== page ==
Flān tō Þām Cnēowe

EDIT: Many thanks to Nelson for helping me revise. Any remaining mistakes are my responsibility.

I was a hero, then I took an arrow to the knee.

Ic/æðeling: “Adventurer” is a French word, so I had a difficult time translating it. The closest approximations I could come up with were “hero” and “wanderer.” Since “wanderer” usually has an elegiac tone in OE, I went with “hero.” “Ic” and  “æðeling” are both in nominative singular case.

wæs: “Wæs” is first person simple past tense, the only grammatical tense OE uses in the past tense. The simple past can encompass a number of meanings. While it is possible to use the verb “to use” as an auxiliary for the infinitive “to be,” such constructions in OE are technically adjectival, and the verb “to use” is only used in the sense that one would use a sword, so it would not be a good equivalent.

nom: On recommendation, I’ve used the first person of “nimian.”

flān: “Arrow.”

þām cnēowe: The preposition “tō” is best used with the dative case to indicate “to” or “toward,” though considering dialectical differences, genitive case would be just as accurate. “Cnēo” declines as a strong noun; the definite article is declined accordingly.

Ic wæs cyning, oð ic nom flān tō þām ēagan.

I was a king, then I took an arrow to the eye.

The picture here is Harold Godwinson from the Bayeux Tapestry, the last Anglo-Saxon king who was slain by an arrow in the eye. The same rules apply here as above, save that “ēage” is a weak neuter noun of the –e ending class, which is declined the same as a strong neuter noun, save that the nominative and accusative cases are identical.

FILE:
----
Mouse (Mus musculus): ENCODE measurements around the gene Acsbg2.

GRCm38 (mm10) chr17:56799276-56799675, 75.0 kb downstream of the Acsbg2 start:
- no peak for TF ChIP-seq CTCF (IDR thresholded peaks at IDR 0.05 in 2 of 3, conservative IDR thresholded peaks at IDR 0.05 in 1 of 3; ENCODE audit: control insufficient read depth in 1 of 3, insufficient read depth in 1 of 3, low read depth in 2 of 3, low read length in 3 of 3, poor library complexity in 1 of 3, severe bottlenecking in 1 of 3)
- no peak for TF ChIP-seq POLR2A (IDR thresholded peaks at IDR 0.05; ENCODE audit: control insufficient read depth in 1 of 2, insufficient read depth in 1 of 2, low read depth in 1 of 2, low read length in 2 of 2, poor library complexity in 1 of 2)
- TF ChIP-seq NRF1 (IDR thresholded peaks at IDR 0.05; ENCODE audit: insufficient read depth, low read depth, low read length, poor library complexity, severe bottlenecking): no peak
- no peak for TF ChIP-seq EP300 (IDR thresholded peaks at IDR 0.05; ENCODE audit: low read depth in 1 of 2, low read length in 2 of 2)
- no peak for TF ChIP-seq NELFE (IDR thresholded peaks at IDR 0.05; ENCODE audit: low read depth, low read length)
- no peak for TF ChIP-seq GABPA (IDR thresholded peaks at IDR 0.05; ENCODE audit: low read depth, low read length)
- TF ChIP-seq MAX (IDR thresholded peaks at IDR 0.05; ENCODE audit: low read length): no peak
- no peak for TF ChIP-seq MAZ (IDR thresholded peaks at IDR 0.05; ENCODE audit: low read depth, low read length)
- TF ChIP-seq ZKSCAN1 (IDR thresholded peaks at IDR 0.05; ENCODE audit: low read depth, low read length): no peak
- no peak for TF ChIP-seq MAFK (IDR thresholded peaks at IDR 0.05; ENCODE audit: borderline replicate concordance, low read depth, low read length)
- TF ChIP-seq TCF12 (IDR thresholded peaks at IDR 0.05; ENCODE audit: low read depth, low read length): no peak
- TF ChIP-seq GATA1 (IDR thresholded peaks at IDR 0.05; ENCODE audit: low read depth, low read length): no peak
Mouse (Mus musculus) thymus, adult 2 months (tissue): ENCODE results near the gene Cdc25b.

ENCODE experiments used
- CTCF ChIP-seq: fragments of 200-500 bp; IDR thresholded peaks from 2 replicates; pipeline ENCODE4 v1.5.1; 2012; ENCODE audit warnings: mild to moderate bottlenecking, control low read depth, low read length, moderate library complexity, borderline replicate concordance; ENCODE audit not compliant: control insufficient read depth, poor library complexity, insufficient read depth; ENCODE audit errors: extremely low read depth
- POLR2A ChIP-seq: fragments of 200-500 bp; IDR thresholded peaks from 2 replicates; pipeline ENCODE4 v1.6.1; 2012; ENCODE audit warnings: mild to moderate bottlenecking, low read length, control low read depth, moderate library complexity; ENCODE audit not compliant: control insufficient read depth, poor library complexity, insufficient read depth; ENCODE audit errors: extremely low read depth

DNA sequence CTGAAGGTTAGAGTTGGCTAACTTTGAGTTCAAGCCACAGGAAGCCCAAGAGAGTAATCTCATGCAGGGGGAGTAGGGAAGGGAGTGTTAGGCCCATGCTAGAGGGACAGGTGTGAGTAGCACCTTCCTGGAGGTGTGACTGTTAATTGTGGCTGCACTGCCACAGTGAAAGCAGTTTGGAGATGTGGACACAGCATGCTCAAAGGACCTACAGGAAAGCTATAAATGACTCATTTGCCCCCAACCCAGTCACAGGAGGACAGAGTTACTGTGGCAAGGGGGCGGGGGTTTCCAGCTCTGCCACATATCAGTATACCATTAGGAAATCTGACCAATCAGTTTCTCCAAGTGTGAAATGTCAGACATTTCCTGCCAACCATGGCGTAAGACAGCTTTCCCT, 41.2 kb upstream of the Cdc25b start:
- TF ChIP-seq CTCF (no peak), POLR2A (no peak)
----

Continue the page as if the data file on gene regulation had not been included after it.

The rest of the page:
Flān tō Þām Cnēowe — 6 Comments

  1. Cool initiative :) I do not know OE so good but I have a Scandinavian mother toung and somtimes words are very similar. I also read some ON wich helps me see even more patterns. I do not know the exact tone of subtile meaning of the word “æðeling” in OE but it correlates very well with the Swedish word “Ädling” (“ä” is prenounced the same as “æ”) where the basic adjective is “ädel” and the “ing” means someone that have the properties the adjective describes. “Ädel” means “noble” and “Ädling” is hence “a person that is noble”. That, at least in swedish, is not a synonym to a “hero” because even if a hero can be noble, and most are in old tales, the do not need to be noble to be a hero. If this is true in OE I do not know however.

    • It sounds like it works the same way in Swedish as it does in OE! “Æþeling” would literally translate as “a person who is noble,” with “æþel” meaning “noble” and “-ing” meaning a person of such properties. Old English has some other words for hero, and “æþeling” might be used for people of noble qualities who aren’t heroes in the epic sense, but are still people of noble qualities. It’s sometimes translated into Modern English as “prince,” but only in contexts where the prince is a heroic person.

  2. Nice!

    On translation, the 1st person indicative past of fón is féng, without a suffix. You might be just as well off with nom (from niman), though I’m not sure that there’s a perfect verb available. For ‘arrow’, flán or strǽl would probably be better – anga basically means ‘sting’, which is used of an arrow metaphorically in the ‘agob’ riddle.

    On ‘knee’, the dative should be cneowe. It’s a strong noun (a wa-stem); if it were weak, the dative would be **cneowan.

    The temporal/resultative sense of þá seems a little weak here, and I want to read this as ‘I was a hero when I took an arrow to the knee’. It doesn’t quite capture the modern English either, but you might try using instead? Just a thought.

    • Yay! Finally, someone who can give me translation advice! I spent hours on these words and was never certain about any of them (and also couldn’t get ahold of original text with the most problematic ones).

      So “niman” can be translated with the idiomatic “take” as well as the literal “seize,” just like in MnE?

      Of course! “Oð” makes so much more sense. I was so fixated on trying to figure out that subordinating conjunction that I didn’t consider other ways to phrase it in MnE. Again, thank you!

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